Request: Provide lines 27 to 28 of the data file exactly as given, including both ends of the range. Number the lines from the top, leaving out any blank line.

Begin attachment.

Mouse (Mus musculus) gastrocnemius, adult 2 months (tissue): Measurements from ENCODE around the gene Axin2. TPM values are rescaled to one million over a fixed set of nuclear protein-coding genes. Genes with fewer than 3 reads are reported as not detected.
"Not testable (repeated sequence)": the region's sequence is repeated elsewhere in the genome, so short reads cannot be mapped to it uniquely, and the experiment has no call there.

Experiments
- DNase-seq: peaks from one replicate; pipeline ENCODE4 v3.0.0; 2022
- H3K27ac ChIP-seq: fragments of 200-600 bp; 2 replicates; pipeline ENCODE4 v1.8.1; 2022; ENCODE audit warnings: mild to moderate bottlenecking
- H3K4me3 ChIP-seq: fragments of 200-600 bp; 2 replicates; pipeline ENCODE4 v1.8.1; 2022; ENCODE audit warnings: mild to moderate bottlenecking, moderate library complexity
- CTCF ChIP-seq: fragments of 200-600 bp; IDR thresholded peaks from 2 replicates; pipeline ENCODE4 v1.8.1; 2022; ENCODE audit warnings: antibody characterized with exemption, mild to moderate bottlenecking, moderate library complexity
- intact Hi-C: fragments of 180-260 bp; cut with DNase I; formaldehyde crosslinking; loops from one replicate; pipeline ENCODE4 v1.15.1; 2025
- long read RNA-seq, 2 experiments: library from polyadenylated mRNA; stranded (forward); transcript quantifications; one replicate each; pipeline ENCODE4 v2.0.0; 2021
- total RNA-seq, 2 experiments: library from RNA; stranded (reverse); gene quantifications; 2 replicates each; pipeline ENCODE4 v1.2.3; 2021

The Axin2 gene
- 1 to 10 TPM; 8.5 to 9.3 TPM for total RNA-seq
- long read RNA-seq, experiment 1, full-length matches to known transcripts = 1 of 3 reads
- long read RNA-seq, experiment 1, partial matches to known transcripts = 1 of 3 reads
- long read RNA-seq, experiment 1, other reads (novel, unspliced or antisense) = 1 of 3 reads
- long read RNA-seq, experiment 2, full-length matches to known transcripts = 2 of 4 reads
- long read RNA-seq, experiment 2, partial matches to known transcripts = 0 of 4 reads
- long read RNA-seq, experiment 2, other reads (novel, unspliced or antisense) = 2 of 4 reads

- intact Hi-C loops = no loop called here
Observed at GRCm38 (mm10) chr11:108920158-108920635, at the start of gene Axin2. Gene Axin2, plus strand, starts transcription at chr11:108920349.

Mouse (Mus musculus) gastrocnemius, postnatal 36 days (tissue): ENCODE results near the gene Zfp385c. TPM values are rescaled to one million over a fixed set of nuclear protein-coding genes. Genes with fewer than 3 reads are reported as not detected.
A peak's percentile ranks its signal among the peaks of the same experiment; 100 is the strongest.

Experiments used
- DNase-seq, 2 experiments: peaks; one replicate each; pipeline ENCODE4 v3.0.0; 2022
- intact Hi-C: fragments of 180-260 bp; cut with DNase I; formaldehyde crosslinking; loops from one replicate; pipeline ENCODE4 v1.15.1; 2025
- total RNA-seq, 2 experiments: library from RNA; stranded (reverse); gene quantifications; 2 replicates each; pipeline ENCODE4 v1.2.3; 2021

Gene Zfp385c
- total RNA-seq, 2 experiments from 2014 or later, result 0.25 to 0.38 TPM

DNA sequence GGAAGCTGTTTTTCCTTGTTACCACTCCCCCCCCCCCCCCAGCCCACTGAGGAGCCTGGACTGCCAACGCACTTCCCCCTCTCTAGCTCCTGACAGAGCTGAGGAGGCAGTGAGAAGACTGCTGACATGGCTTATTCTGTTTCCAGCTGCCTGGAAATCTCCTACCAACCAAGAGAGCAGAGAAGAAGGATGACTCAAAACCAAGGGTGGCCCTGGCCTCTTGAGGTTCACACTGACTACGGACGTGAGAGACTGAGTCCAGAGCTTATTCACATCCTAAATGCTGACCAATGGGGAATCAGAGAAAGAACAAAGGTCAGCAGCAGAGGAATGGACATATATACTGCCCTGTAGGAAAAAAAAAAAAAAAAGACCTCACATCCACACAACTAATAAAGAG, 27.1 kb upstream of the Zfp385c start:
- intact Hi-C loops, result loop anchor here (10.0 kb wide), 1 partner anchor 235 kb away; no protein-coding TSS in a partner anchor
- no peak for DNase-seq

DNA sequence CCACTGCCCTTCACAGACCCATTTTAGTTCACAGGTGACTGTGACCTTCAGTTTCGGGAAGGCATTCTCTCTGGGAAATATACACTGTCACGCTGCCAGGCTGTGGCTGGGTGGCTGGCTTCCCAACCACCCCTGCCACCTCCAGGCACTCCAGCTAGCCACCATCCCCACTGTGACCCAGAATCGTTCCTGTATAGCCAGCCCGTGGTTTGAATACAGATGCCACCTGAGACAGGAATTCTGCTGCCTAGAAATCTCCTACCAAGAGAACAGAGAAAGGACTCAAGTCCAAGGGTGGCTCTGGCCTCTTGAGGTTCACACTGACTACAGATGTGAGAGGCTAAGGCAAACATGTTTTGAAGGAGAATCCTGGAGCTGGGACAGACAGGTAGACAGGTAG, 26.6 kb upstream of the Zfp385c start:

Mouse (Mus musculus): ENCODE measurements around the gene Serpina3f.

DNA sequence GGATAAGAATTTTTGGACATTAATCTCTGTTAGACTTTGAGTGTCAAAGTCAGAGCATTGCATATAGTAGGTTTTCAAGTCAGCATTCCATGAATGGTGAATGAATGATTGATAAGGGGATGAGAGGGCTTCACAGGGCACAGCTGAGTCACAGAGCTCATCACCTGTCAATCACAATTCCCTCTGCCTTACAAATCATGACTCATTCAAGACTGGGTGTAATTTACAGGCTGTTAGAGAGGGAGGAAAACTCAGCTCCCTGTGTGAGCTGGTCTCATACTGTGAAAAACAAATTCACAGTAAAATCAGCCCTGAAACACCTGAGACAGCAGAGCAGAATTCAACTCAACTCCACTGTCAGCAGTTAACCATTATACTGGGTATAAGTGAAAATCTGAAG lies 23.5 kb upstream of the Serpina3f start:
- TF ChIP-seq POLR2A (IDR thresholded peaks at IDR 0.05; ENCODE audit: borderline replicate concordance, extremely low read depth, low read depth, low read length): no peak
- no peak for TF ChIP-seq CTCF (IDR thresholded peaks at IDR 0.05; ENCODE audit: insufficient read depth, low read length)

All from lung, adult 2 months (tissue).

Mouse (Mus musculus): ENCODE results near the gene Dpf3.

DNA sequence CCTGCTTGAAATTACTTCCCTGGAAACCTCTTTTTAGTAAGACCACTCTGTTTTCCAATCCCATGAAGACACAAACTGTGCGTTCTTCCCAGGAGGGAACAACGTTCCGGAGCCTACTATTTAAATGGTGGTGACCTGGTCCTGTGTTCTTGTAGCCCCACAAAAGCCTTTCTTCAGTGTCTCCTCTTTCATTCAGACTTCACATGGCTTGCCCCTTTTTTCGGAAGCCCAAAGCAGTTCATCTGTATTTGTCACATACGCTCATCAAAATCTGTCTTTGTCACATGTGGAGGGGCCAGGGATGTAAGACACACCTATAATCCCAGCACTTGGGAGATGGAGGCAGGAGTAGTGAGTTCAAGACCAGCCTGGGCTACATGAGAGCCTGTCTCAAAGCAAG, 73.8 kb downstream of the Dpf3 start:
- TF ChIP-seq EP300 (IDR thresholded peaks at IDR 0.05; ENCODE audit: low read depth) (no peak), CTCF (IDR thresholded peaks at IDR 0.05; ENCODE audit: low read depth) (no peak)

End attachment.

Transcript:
Gene Zfp385c
- total RNA-seq, 2 experiments from 2014 or later, result 0.25 to 0.38 TPM